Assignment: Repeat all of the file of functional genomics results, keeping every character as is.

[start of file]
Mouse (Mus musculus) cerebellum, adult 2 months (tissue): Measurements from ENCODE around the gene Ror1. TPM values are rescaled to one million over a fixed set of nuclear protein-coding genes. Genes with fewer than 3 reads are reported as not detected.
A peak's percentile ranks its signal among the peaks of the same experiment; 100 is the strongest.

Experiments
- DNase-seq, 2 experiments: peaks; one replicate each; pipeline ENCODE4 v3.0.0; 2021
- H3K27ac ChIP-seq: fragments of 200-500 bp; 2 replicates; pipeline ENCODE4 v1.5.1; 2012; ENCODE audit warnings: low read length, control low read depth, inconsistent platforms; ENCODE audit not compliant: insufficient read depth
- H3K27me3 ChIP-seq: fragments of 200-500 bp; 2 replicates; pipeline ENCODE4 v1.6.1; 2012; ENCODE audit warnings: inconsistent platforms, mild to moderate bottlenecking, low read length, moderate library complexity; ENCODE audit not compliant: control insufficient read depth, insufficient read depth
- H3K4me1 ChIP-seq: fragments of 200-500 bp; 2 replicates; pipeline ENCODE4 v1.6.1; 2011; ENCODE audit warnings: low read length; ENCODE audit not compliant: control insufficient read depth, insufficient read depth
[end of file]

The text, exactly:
Mouse (Mus musculus) cerebellum, adult 2 months (tissue): Measurements from ENCODE around the gene Ror1. TPM values are rescaled to one million over a fixed set of nuclear protein-coding genes. Genes with fewer than 3 reads are reported as not detected.
A peak's percentile ranks its signal among the peaks of the same experiment; 100 is the strongest.

Experiments
- DNase-seq, 2 experiments: peaks; one replicate each; pipeline ENCODE4 v3.0.0; 2021
- H3K27ac ChIP-seq: fragments of 200-500 bp; 2 replicates; pipeline ENCODE4 v1.5.1; 2012; ENCODE audit warnings: low read length, control low read depth, inconsistent platforms; ENCODE audit not compliant: insufficient read depth
- H3K27me3 ChIP-seq: fragments of 200-500 bp; 2 replicates; pipeline ENCODE4 v1.6.1; 2012; ENCODE audit warnings: inconsistent platforms, mild to moderate bottlenecking, low read length, moderate library complexity; ENCODE audit not compliant: control insufficient read depth, insufficient read depth
- H3K4me1 ChIP-seq: fragments of 200-500 bp; 2 replicates; pipeline ENCODE4 v1.6.1; 2011; ENCODE audit warnings: low read length; ENCODE audit not compliant: control insufficient read depth, insufficient read depth